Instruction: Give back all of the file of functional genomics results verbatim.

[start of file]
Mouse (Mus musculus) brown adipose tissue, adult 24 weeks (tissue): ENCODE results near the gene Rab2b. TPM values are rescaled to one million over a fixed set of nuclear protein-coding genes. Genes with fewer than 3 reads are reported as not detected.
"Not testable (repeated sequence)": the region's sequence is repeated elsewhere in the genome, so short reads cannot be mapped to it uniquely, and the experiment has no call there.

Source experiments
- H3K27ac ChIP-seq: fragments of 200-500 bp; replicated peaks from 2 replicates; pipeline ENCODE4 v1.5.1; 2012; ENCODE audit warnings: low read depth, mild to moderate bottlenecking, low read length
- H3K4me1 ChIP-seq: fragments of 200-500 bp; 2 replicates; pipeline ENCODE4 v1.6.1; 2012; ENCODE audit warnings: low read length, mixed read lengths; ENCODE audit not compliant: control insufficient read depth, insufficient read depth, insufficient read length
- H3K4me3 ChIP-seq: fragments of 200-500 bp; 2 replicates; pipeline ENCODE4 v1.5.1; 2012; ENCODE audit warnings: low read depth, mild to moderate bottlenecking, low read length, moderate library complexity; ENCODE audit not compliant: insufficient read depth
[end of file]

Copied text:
Mouse (Mus musculus) brown adipose tissue, adult 24 weeks (tissue): ENCODE results near the gene Rab2b. TPM values are rescaled to one million over a fixed set of nuclear protein-coding genes. Genes with fewer than 3 reads are reported as not detected.
"Not testable (repeated sequence)": the region's sequence is repeated elsewhere in the genome, so short reads cannot be mapped to it uniquely, and the experiment has no call there.

Source experiments
- H3K27ac ChIP-seq: fragments of 200-500 bp; replicated peaks from 2 replicates; pipeline ENCODE4 v1.5.1; 2012; ENCODE audit warnings: low read depth, mild to moderate bottlenecking, low read length
- H3K4me1 ChIP-seq: fragments of 200-500 bp; 2 replicates; pipeline ENCODE4 v1.6.1; 2012; ENCODE audit warnings: low read length, mixed read lengths; ENCODE audit not compliant: control insufficient read depth, insufficient read depth, insufficient read length
- H3K4me3 ChIP-seq: fragments of 200-500 bp; 2 replicates; pipeline ENCODE4 v1.5.1; 2012; ENCODE audit warnings: low read depth, mild to moderate bottlenecking, low read length, moderate library complexity; ENCODE audit not compliant: insufficient read depth